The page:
Renters' 5 Biggest Nightmares

Forget Michael Myers, Jigsaw and Jason – your biggest rental fears are what really keep you up at night. From creepy-crawlies to scary neighbors, renters face unique challenges in their homes that are sometimes out of their control.

Here are a few tips to help you face your biggest renting fears, and prevent things from going bump in the night in your home.

1. Your home has been infested with roaches and/or other pests.

Unfortunately, pests can be an all-too-common occurrence for renters. They can hide in your drains, in your kitchen cabinets and sometimes even on your bed.

To prevent pests in the first place, experts suggest keeping your home clean, and properly storing all food. There are also many DIY remedies to get rid of pests, such as boric acid for roaches or apple cider vinegar for flies.

Of course, you can always contact your landlord or apartment office to ask if they’ll hire an exterminator to come into your home.

2. Your neighbors are noisy, or nosy, or worse

While most neighbors will exchange pleasantries and live harmoniously together, occasionally you might have to deal with a neighbor that really pushes your buttons.

A common squabble between neighbors stems from high noise levels. If your neighbor’s noise is really bothering you, try talking to them directly about it and see if they can keep noise to a minimum, or if you could work out a “noise schedule.” If confrontation gives you the jitters, purchase a white noise machine or try soundproofing your home by installing a simple weather strip underneath the front door.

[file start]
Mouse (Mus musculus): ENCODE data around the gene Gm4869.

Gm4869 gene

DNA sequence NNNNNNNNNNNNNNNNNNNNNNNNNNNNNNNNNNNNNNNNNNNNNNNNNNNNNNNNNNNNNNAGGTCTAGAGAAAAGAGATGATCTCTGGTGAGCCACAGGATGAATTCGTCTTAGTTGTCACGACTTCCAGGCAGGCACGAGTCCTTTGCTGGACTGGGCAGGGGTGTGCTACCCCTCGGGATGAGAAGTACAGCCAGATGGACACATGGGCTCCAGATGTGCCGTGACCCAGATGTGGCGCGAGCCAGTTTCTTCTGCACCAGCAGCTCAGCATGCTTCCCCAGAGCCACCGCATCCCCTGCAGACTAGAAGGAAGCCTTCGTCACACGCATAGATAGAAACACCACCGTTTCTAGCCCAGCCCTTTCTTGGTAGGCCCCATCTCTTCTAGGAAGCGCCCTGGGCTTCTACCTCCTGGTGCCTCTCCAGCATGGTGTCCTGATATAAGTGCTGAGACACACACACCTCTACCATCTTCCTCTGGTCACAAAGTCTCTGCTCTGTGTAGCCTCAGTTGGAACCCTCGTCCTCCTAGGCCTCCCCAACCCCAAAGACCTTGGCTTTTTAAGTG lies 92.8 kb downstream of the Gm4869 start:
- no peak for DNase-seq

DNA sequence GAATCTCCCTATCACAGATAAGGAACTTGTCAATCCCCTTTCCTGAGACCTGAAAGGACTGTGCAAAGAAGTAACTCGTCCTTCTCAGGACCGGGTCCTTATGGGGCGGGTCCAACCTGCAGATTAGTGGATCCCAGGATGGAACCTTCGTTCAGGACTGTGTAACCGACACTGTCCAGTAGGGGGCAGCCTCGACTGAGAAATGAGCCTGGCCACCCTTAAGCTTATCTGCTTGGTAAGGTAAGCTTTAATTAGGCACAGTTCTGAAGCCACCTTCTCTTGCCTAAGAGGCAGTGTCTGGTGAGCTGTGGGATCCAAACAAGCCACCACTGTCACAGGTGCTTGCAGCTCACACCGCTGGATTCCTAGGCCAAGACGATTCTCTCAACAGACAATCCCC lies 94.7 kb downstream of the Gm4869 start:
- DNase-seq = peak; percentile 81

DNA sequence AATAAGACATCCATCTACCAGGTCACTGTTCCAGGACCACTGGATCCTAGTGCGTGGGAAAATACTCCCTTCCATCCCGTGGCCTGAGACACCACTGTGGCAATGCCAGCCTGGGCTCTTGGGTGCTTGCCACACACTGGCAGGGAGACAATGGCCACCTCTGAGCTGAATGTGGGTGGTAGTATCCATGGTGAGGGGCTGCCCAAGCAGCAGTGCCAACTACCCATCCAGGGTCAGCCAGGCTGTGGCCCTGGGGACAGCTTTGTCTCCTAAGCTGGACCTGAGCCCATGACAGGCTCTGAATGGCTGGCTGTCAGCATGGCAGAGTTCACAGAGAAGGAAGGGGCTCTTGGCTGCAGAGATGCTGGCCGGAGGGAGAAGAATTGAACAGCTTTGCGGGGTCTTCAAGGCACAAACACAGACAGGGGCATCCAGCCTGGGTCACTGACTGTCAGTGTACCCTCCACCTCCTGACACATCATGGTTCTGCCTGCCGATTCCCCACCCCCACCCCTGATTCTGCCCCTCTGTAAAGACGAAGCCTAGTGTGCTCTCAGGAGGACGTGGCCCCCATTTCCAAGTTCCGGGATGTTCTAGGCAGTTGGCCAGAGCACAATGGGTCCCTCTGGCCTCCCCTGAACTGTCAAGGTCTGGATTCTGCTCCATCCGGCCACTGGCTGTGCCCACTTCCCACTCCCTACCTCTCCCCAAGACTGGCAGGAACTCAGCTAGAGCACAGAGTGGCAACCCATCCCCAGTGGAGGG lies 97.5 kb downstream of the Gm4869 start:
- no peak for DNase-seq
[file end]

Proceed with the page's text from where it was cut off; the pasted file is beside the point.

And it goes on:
When an issue with a neighbor is about the property in particular (for example, trimming a tree that straddles both properties), ask your landlord to send over a maintenance employee to fix the issue. If you decide to take care of it yourself, be sure to ask your landlord to repay you for any costs incurred.

3. Plumbing issues occur

Plumbing issues aren’t fun for anyone involved. Do what you can to take good care of the plumbing while you’re living at the property. To prevent a major plumbing catastrophe, avoid flushing feminine products, diapers, or paper towels.

However, some plumbing problems are unavoidable, and can often be an emergency. Contact your landlord immediately when you are having an issue. If you don’t get a response right away, do a bit of research on your state’s landlord-tenant laws to see if plumbing is one of the things that the landlord must maintain immediately.

4. You aren’t getting your deposit back

Deposits are a huge expense for renters. As painful as they are to pay, they’re for the protection of the landlord, who may need to use the money to fix any damage that occurred while you lived at their property.

However, a landlord cannot charge the tenant for excessive repairs, particularly for minor issues like normal wear and tear on carpet, or fixing or replacing appliances that have worn out over time.

If you truly believe that you didn’t get the correct amount for your deposit back, you could potentially have grounds for a lawsuit, so be sure to get the advice of a lawyer if you want to pursue a case.

To get back your entire deposit back, sometimes the best offense is a good defense. When you move into a rental, take lots of pictures of any pre-existing damage, or write it down on a move-in document that your landlord provides.

Leaving the property spotless when you move out is also a great way to ensure that you get back every penny.

5. Your security and safety are in question

Living somewhere temporary should never mean that you don’t feel safe. To secure your apartment, make sure the deadbolt is properly working when you move in, and that your windows are locked when you’re away or going to bed at night.

Renters also have multiple options of security in their homes thanks to wireless innovation. Big security companies offer wireless options that are easy to use and battery operated, which makes it easier to get a landlord on board.

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